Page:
What’s The Purpose of Major Labels? | Being Cautious of Signing A Recording Contract

What do Fetty Wap, Bobby Shmurda, and Chance the Rapper have in common?

All of those artists have become famous without the huge push of a major label.

I’m sure someone will contest Fetty Wap and Bobby Shmurda’s successes, but both artists released their major hits before signing to their labels. I’m sure someone else will contest my point by saying that the label Fetty Wap calls home, 300 Entertainment, is an independent label. That may be technically true, but I consider them major label due to its co-founders and their power in the industry (Lyor Cohen and Kevin Liles, anyone?). With the increasing number of artists doing extremely impressive things without “The Machine” behind them, why are artists still doing business with major labels?

With the strength of social media marketing and the opportunity to distribute music online through outlets such as iTunes independently, the only thing I can think of is money.

Ah, money. As empowering as it is to do things in the music business on your own terms, it’s very hard to overlook the importance of having the financial support to record and distribute music on a large scale. Plus, with a lot of record deals, artists are given signing bonuses. In some cases, the bonuses are given purposely for recording costs with the remaining balance as a living expense, if all of the bonus isn’t spent.

Recording and paying everyone off that is involved with the music process can be seen as a valid reason for an artist to pursue and sign a contract, but I’m not a big fan of anyone signing a recording contract, even for financial purposes. My only exception to this is if the artist has the bargaining power to negotiate in an appropriate manner, like Beyoncé, and even then, I’m still cautious. Record deals aren’t bootylicious, but they sure leave me speechless (I know, I know… *insert side eye for my corny joke*).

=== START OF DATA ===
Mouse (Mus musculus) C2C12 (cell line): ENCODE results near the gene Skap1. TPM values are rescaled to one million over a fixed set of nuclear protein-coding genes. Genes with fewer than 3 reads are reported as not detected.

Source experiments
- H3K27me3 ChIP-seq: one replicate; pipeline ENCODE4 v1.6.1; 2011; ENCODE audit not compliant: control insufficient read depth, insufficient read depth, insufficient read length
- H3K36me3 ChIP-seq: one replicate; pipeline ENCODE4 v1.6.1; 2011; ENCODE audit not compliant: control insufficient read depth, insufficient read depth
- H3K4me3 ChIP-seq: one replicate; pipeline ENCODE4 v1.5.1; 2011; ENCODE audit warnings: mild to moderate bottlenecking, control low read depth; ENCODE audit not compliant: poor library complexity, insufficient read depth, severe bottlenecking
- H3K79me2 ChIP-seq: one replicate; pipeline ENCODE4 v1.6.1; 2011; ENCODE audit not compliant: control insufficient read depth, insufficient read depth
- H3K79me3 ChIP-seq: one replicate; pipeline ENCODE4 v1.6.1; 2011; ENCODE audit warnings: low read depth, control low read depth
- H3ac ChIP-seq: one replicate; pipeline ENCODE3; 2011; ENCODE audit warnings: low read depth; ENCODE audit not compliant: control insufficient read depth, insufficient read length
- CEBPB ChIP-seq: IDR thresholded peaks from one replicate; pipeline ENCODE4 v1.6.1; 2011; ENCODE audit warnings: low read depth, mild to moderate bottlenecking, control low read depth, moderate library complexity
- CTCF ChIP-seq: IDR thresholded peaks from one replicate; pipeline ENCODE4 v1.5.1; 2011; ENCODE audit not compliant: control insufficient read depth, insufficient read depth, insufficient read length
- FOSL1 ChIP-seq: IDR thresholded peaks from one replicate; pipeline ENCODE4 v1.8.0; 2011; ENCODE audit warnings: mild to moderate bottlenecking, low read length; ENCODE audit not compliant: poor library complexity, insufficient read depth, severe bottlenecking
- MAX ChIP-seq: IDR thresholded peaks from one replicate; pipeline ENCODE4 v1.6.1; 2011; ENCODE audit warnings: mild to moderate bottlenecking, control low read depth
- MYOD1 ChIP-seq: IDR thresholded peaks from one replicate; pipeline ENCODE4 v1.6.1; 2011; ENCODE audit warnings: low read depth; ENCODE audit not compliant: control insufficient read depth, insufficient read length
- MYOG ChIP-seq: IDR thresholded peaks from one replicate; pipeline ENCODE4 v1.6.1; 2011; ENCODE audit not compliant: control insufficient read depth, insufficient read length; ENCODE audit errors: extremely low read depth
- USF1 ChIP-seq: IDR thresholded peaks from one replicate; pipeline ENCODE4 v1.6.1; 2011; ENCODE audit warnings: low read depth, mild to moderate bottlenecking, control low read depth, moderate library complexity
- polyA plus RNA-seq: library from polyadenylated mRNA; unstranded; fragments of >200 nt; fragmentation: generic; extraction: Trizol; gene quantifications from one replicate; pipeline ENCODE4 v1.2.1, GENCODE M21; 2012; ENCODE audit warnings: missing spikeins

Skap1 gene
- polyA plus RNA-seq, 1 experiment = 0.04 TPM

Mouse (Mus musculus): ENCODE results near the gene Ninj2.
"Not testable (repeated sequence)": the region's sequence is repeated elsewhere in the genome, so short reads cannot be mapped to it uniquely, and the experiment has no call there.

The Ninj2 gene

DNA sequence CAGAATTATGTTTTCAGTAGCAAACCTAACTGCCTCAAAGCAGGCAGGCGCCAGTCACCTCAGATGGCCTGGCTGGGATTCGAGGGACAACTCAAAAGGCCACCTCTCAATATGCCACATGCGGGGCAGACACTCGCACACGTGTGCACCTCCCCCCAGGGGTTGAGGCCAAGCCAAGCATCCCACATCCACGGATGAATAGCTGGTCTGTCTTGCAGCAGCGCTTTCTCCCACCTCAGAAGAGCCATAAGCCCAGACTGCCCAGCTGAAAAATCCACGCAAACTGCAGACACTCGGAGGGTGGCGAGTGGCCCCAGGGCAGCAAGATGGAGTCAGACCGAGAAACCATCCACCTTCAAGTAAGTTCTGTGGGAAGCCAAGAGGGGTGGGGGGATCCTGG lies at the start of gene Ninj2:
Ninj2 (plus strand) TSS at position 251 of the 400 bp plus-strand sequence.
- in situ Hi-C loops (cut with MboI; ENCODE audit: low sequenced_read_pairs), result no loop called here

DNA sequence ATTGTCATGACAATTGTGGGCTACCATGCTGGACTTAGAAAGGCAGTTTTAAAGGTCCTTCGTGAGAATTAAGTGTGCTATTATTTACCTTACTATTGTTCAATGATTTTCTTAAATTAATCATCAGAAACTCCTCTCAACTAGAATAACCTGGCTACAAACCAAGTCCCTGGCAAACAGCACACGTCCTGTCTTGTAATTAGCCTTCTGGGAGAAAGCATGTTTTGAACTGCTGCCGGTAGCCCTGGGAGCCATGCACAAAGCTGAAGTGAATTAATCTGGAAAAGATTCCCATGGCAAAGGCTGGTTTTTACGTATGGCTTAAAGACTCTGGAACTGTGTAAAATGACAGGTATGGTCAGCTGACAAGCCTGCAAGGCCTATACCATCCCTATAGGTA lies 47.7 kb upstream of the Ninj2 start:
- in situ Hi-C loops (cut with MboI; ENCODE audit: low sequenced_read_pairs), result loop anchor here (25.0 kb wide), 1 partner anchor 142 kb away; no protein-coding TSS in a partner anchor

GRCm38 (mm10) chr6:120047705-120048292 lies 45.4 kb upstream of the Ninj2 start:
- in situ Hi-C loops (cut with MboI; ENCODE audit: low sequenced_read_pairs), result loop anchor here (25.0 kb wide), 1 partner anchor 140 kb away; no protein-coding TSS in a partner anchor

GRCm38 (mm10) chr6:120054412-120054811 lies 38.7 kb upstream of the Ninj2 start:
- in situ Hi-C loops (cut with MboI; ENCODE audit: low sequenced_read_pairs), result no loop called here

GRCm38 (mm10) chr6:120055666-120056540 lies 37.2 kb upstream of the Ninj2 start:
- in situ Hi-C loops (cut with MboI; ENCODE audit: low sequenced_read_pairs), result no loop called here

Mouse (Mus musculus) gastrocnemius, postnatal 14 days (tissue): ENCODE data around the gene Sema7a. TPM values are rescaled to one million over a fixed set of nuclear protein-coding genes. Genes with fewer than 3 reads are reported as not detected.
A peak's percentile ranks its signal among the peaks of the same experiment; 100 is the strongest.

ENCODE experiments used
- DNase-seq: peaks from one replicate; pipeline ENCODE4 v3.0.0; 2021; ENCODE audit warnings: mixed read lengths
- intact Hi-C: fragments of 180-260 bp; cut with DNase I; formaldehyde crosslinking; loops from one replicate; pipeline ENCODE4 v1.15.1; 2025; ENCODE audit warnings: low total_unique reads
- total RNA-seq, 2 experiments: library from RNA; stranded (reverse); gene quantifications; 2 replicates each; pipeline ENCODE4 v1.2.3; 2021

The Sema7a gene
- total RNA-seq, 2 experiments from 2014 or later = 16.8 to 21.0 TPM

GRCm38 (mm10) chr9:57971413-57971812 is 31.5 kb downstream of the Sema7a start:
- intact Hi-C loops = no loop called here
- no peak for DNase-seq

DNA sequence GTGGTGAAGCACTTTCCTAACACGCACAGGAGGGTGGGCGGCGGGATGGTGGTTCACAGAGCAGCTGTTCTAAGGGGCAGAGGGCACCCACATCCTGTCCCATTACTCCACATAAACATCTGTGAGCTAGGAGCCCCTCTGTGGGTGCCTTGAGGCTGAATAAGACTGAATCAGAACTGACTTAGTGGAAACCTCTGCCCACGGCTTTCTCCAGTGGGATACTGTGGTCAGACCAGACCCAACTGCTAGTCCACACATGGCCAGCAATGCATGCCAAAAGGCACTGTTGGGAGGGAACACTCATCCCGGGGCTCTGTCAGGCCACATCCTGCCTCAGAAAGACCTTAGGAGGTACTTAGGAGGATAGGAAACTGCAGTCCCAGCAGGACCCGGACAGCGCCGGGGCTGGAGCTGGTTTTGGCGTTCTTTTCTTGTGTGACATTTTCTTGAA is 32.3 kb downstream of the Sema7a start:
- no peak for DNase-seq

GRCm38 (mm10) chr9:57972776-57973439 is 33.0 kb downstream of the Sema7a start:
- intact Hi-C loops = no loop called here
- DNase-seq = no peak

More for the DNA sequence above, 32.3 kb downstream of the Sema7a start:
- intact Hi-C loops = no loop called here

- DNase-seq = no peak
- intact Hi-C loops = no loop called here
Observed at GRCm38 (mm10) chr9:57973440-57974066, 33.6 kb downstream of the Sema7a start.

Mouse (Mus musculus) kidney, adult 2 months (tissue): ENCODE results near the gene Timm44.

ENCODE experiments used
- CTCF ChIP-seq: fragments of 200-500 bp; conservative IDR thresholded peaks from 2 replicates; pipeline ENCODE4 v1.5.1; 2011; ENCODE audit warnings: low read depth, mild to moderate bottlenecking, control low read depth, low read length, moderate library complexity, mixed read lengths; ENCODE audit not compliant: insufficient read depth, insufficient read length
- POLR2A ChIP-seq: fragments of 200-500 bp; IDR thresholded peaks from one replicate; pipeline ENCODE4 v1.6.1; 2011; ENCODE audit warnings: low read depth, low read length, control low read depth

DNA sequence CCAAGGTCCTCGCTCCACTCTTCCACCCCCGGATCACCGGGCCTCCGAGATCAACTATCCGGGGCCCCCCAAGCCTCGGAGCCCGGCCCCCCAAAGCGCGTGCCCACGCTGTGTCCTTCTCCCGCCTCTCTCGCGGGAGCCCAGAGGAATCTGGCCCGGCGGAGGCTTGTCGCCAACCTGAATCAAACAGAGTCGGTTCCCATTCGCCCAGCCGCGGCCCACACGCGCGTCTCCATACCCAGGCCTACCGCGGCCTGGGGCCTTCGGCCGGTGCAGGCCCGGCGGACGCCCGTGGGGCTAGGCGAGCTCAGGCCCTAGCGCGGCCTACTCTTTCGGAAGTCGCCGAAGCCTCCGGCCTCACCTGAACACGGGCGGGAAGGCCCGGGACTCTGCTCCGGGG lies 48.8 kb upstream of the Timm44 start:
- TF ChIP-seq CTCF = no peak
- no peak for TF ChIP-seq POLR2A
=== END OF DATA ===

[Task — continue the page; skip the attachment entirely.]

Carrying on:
There are so many ways an artist can lose by signing over to “The Machine.” If an artist decides to sign, it’s extremely important for them to become knowledgeable of what they are getting themselves into, financially and creatively. The artist should heavily consider the percentages of royalties, signing bonuses, how many albums they may have to record to possibly fulfill the contract, music licensing rights, etc. Signing a recording contract is like receiving a credit card: there may be a promise of financial security up front, but you must be cautious of the fine print that can easily take that security away and place you in debt. Credit card companies and record labels will make you pay a lot of money back to them because of this advance, which makes Prince’s statement about record contracts and slavery so applicable.

Signing to a label is something that an artist shouldn’t take lightly and shouldn’t pursue unless he or she attempts to play an active role in the process. Being proactive, cautious and smart in this situation could prevent a lot of headaches and debt in the long run. Plus, there’s nothing wrong with being an independent artist. It may be difficult at first financially, but the artist will own his/her music and will have creative control…and you’ll make money eventually. Just ask Chance the Rapper.

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